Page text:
In October 2008, someone died. She was a friend of mine who had danced with me for many years. At the time I wanted to do a blog entry about her, but I wasn't quite sure what to say.
Before she died, I had visited her at the hospital and given her the link to Bloom but she didn't get to see it. We had talked about all the issues I was whinging about as a post-feminist and as I left, she laughed and her last words were 'Go Forth Warrior Woman!'.
I will admit that despite my respect and compassion for this woman in her dying days inside a rebellious part of me thinking 'oh please not that agro thing again, I can't take it' - like others I had come to see the feminist era in a negative way.
She was born the same year as my mother, had grown up in working class London and became the first literate and educated woman in her family. In Australia, she was a feminist leader in Melbourne, writing the women's studies course in a prominent university and fighting for women's right's all of her life. She was a freedom fighter, a humanitarian and she wore her working class roots like a shield upon her chest. Even at her funeral, she was still fighting - she had requested the feminist flag be draped over her coffin, and was carried in by the core women in her life.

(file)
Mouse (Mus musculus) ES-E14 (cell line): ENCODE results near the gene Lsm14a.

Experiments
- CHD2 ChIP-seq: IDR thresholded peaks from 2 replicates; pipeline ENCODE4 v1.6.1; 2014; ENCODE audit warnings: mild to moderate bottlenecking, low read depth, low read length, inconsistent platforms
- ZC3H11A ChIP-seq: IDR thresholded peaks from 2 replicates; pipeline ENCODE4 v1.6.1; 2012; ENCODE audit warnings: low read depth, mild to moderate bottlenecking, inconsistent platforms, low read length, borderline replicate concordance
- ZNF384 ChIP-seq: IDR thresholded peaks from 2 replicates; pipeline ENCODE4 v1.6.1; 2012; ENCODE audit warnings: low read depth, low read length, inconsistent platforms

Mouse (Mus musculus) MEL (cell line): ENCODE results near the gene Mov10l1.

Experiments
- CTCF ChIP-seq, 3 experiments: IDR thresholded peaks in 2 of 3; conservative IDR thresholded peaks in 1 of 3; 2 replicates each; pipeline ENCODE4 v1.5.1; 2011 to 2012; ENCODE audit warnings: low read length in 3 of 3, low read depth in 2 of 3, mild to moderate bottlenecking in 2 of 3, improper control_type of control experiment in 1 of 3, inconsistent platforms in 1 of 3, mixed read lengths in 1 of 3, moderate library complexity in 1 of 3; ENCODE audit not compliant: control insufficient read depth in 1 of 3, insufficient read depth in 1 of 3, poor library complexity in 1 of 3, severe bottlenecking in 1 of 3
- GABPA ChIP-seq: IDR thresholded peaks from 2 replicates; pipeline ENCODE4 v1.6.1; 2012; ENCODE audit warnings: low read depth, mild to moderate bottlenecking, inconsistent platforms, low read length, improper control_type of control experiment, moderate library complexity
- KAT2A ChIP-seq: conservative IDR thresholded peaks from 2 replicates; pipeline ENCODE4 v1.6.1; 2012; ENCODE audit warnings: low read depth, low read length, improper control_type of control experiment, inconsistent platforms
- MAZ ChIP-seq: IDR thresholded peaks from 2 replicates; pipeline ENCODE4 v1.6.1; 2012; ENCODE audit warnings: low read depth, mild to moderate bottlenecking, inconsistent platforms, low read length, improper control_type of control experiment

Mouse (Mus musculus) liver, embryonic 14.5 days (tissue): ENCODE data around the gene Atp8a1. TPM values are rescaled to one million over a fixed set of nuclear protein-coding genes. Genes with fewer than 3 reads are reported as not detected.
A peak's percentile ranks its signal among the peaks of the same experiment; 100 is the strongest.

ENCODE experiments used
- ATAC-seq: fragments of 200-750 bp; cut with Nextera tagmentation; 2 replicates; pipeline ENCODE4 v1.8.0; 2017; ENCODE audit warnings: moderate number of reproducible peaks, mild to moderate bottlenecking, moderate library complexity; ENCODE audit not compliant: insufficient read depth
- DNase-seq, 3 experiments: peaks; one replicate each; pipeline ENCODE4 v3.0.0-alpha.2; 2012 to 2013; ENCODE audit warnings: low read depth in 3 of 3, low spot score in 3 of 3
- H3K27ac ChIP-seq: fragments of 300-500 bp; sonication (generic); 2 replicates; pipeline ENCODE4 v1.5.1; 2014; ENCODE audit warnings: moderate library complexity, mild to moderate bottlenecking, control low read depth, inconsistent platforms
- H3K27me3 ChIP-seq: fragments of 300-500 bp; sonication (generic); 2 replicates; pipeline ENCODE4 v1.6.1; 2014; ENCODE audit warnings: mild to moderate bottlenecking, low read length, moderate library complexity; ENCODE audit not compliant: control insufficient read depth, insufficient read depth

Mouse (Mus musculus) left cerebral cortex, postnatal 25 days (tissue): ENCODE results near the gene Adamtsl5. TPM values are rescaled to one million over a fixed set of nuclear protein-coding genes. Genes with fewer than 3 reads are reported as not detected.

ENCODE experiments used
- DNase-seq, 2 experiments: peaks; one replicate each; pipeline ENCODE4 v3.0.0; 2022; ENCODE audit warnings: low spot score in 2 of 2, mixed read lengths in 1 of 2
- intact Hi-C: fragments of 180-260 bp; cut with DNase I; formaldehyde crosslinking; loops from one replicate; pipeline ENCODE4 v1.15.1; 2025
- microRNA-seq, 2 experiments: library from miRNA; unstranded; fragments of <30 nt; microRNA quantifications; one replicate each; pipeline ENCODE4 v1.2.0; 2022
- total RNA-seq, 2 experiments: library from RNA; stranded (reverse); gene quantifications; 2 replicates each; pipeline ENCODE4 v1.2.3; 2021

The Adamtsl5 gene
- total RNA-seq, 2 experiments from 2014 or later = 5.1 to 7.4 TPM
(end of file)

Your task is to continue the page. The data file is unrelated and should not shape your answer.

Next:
The last thing she had to say to me about feminism was that she was disappointed. She had chosen to have the feminist flag at her funeral because she was not ashamed. A few months before she died she had written to the Australian government requesting that all feminists be acknowledged for what they sacrified and fought for. She declared that active feminists of her era needed to be acknowledged for what they achieved for this country, the way that men of war are. That the image of feminism in the media, politics and academics needed to be respected, as a stage of asserting feminine leadership, not seen as angry man-hating women.
Anyway, in 2009 I thank her.
Thank you for helping me to understand post-feminism. I respect you and all the women like you that have created the freedom we have today. I understand that you had to fight, that you had to shout to be heard and rebel against the laws of this country.
And in your honour I shed my anger of post-feminism confusion, and wish to let my feminine be.